Second, as in the original post-Brexit intent, it continues to be valuable as a signal to people who may be feeling directly threatened or marginalized. With each day, it seems more and more important to make sure these folks know that you care.
Third, its most important value (and one I didn’t really consider in my earlier note) is to signal to other allies that they are not alone. The last ten days have been trying and I’m sure there is more to come. There will be times when each of us will feel down, feel helpless, will need someone to vent to. The election and the recent demonstrations both showed that there are millions of us out there. Heck, there are MORE of us. But if we start succumbing to complacency and emotional fatigue because we don’t have a shoulder to lean on, we will lose our ability to avert the worst of what may lie ahead.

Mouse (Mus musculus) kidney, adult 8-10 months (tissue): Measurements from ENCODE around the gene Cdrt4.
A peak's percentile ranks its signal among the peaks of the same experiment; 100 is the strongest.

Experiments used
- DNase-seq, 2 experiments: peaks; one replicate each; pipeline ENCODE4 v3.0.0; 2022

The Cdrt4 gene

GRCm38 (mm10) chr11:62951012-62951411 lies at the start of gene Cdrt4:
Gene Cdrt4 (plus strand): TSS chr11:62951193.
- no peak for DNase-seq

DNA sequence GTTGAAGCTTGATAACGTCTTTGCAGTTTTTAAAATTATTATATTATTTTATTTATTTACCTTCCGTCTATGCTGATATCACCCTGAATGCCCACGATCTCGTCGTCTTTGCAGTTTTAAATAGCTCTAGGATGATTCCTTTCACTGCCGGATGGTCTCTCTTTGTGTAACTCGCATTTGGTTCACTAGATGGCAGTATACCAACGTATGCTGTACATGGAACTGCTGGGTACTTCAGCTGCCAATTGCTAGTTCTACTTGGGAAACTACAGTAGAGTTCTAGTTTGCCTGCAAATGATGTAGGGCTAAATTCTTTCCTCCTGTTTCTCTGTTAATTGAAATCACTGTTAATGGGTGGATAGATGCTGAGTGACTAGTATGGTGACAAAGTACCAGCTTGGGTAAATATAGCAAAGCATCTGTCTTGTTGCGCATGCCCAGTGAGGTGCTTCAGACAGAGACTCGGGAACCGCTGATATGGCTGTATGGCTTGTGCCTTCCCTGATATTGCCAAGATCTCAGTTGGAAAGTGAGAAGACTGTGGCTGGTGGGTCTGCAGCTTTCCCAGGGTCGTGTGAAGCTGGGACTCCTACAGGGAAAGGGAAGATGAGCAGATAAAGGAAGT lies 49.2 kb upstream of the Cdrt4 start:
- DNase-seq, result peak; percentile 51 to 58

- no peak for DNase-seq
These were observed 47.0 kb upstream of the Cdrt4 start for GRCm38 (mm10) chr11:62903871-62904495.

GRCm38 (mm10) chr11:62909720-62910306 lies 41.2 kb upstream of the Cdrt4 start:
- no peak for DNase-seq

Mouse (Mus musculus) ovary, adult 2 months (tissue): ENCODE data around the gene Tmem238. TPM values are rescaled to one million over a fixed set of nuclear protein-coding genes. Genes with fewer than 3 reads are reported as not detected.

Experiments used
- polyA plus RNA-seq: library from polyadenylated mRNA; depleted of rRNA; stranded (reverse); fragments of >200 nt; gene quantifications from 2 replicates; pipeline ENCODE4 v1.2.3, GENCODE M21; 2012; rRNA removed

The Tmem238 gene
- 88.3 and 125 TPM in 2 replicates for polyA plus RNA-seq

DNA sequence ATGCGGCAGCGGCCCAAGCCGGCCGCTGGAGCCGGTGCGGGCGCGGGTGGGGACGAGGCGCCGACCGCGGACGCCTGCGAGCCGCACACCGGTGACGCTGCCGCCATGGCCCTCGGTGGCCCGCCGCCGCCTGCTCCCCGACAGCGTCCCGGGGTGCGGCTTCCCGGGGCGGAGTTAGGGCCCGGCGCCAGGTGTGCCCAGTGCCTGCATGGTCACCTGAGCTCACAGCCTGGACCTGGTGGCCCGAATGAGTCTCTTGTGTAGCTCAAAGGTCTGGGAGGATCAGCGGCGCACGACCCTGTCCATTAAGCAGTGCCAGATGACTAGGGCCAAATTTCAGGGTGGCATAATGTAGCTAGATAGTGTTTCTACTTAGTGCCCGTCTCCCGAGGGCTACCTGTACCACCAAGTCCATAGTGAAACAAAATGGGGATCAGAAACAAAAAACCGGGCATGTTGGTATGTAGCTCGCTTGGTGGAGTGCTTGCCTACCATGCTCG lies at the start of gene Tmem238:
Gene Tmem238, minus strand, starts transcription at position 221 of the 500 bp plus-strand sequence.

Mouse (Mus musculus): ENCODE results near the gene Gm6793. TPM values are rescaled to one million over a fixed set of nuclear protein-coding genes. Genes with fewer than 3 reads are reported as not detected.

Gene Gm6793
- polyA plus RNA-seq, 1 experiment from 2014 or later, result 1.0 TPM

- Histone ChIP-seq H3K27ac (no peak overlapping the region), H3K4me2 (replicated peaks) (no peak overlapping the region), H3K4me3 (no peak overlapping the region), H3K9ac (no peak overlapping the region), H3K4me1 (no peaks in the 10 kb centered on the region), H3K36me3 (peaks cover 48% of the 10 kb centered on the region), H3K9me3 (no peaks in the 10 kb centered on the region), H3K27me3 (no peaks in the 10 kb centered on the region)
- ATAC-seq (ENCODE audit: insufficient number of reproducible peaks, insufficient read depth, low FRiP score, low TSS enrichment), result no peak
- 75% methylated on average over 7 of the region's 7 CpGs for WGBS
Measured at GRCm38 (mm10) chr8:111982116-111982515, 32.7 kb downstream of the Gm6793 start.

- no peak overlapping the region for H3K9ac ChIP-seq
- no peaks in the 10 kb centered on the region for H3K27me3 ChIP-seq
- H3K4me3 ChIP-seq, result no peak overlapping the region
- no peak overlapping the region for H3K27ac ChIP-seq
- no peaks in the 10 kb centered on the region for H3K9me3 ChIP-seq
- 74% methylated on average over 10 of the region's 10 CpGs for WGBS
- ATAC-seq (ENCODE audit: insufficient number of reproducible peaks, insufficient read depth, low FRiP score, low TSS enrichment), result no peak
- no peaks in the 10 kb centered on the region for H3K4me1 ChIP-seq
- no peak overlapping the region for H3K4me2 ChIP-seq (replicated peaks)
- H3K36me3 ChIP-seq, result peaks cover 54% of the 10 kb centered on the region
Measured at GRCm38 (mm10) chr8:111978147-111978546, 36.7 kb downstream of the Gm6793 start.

We cannot lose each other.
So, pins on, friends! Do it for yourself, for those who need your help, and for those who need your ear. You won’t regret it.
** Endnote: my original text included one caveat to my enthusiasm for the safety pin. Given the state of affairs today, I’m far more willing to err on the side of a show of support, but including here for completeness. Plus it has a ridiculous analogy. **
My only hesitation about the safety pin is whether it will be appreciated by the people to whom it attempts to signal support. Like, suppose tomorrow there were a sudden plague of enormous vultures that only eat right-handed people and are deathly allergic to citrus fruit. Would I be comforted if all the lefties started affixing Sprite or Fanta bottlecaps to their lapels and carrying bags of tangerines? “Don’t worry, if those bird bastards come for you, we’ve got your back.” Or would I be exhausted by being reminded, even in moments of total security, that there’s a threat to my safety circling overhead?